Re: >re Cub
(no name) ((no email))
Thu, 29 Oct 1992 18:54:49 CST
Exactly my point!
We have a tough enough time in getting people to serve as leaders, then
after we get them to serve, we have a tough time getting them to training
courses...and then we have just a terrible time getting them to participate
in the Council-level activities and events!
I personally think that this insistance on everyone occupying ONE position
in a Cub Pack (I served as WEBELOS Den Leader and also as am member of a
Pack committee for one Pack; as Den Leader Coach and Unit Commissioner for
the other Pack...and about everyone else was dual-hatted as well) is silly.
YES, by all means, we try to get other parents to help us and their sons.
YES, by all means, we tell them the positive benefits of getting them to
serve as leaders and coaches. NO, we don't scare them by stating that
"If you don't, here's a list of other Packs in our town. Join one of them".
The success of Cub Scouting was (and still is) because it is one of the last
NEIGHBORHOOD-BASED programs for youth in our nation. Most Boy Scout Troops
don't get their kids from one particular neighborhood anymore...they go
to all sides of the town and get Scouts from all areas of the city. Cub
Packs, on the other hand, tend to fall if not along school lines, along
neighborhood lines. It would be a crying shame if all of a sudden, we
ask Cub Scouters to be "city wide" in their search for new members (and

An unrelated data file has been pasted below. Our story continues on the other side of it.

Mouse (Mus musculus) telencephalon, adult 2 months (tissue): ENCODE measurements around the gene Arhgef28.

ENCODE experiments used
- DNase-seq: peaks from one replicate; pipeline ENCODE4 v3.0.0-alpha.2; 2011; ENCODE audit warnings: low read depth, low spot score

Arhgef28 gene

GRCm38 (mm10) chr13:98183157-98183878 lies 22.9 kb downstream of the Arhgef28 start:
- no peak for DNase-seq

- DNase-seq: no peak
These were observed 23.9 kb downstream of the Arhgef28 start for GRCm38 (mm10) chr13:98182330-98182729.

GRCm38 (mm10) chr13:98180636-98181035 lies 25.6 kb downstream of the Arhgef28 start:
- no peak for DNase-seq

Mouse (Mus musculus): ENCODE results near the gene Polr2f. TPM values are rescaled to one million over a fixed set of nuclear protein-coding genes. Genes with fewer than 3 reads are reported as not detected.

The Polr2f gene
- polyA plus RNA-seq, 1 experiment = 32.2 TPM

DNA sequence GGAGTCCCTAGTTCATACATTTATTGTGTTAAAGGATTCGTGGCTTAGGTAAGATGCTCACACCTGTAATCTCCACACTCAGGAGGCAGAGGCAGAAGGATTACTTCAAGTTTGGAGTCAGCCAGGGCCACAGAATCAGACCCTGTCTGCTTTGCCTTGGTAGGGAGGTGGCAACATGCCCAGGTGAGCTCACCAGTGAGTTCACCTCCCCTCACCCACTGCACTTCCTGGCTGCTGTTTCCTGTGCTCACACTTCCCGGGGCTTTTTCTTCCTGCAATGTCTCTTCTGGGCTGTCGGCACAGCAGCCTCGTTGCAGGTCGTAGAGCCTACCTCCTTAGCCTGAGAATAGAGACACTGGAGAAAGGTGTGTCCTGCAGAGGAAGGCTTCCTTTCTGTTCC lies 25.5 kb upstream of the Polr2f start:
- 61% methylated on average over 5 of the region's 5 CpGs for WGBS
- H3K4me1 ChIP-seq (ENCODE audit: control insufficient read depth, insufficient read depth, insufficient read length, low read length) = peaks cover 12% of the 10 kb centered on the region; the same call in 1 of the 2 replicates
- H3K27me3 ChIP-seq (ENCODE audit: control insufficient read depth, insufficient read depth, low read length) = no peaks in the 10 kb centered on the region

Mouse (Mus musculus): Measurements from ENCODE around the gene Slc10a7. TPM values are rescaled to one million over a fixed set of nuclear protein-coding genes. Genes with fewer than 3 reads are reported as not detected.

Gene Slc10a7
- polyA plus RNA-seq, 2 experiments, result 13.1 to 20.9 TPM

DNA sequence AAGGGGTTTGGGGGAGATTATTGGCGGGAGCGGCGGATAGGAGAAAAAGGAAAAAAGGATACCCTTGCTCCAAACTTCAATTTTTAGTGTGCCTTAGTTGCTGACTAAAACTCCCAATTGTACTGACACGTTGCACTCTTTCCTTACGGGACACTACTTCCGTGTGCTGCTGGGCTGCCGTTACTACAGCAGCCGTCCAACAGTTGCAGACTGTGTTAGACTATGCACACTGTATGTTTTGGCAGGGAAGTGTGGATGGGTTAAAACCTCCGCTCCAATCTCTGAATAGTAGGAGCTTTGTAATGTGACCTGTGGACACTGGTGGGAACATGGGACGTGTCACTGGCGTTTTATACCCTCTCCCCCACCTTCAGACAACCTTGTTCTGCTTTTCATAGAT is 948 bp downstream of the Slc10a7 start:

leadership) to fill a position or three.
Many Scout Troops have the youth leadership positions filled by only
a few boys as well. In ALL of the Troops that I've served as Scoutmaster
of, there were few instances where the Troop leadership (outside of the
Senior Patrol Leader and Junior Assistant Scoutmaster) were singularily
responsible for a job. We had Patrol Leader-Scribe, Assistant Senior
Patrol Leader-Librarian-Chaplain Aide, Troop Historian-Assistant Patrol
Leader, and the like. Even the adults wore two hats: that of being a
member of the Committee *and* either Assistant Scoutmaster, Scoutmaster
(me), or Commissioner of one of the other units in the town.
I think that we did our jobs well and with little conflict between the
two; and the boys that did their jobs, did them extremely well with
little conflict. Where there was conflict, it was resolved by the person
WITHOUT interaction with others.
This is one policy that I wish that BSA would re-look at CAREFULLY!
Terry Howerton Sakima Group, Inc. SCOUTER Magazine Kansas City